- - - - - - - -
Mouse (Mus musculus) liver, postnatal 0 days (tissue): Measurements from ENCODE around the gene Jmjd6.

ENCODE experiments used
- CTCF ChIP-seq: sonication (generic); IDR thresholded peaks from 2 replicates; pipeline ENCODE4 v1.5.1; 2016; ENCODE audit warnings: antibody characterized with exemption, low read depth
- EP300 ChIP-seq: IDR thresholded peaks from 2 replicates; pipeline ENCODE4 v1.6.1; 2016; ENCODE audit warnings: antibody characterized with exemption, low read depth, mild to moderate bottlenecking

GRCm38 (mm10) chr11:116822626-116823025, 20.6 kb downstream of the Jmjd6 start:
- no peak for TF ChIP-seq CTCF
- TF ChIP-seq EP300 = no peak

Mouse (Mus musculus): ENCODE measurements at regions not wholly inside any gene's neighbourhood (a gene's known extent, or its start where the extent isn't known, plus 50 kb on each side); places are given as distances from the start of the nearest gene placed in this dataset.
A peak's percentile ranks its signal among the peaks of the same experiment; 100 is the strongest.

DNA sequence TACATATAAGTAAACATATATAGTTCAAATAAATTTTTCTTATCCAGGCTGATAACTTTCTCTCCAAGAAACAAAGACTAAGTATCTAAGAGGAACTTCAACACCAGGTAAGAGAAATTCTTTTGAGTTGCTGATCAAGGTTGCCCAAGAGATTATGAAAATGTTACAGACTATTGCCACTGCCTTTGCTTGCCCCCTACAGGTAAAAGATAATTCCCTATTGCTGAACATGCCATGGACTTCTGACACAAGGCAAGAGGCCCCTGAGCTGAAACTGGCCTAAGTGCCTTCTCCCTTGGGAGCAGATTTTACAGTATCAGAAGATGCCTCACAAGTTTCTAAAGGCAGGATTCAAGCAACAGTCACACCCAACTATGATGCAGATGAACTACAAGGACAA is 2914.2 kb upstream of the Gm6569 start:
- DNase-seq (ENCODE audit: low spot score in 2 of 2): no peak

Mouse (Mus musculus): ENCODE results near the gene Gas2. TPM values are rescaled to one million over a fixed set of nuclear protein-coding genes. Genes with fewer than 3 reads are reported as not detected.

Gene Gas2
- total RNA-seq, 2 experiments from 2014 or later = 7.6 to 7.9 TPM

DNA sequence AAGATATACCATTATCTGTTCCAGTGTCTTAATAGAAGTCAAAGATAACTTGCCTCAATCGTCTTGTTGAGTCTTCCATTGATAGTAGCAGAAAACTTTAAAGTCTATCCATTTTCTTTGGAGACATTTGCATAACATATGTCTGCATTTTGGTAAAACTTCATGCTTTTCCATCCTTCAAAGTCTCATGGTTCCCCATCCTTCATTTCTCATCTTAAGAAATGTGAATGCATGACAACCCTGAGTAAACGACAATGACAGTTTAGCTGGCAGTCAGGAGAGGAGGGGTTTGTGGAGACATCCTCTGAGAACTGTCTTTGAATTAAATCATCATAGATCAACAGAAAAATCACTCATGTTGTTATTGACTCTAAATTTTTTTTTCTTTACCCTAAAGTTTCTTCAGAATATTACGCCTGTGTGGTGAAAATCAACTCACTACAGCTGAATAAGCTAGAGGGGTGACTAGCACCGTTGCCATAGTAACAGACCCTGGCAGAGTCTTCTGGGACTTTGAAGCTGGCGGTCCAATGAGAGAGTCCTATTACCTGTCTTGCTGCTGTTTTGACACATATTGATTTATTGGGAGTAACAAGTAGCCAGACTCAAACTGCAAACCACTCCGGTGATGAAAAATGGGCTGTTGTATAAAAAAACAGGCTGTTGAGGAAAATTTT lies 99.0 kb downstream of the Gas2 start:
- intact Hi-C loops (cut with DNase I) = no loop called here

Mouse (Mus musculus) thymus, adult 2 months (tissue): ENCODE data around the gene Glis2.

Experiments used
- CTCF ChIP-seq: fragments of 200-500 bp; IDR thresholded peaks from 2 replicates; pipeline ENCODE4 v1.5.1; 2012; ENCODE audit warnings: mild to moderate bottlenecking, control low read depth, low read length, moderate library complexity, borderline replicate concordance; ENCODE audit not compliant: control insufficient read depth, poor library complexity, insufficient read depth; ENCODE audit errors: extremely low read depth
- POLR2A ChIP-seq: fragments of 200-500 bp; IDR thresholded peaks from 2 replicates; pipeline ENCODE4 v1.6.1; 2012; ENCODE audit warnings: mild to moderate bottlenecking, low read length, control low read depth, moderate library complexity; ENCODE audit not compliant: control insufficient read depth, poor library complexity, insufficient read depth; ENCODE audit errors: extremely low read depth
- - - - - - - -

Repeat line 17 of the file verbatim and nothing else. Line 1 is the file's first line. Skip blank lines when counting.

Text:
Mouse (Mus musculus) thymus, adult 2 months (tissue): ENCODE data around the gene Glis2.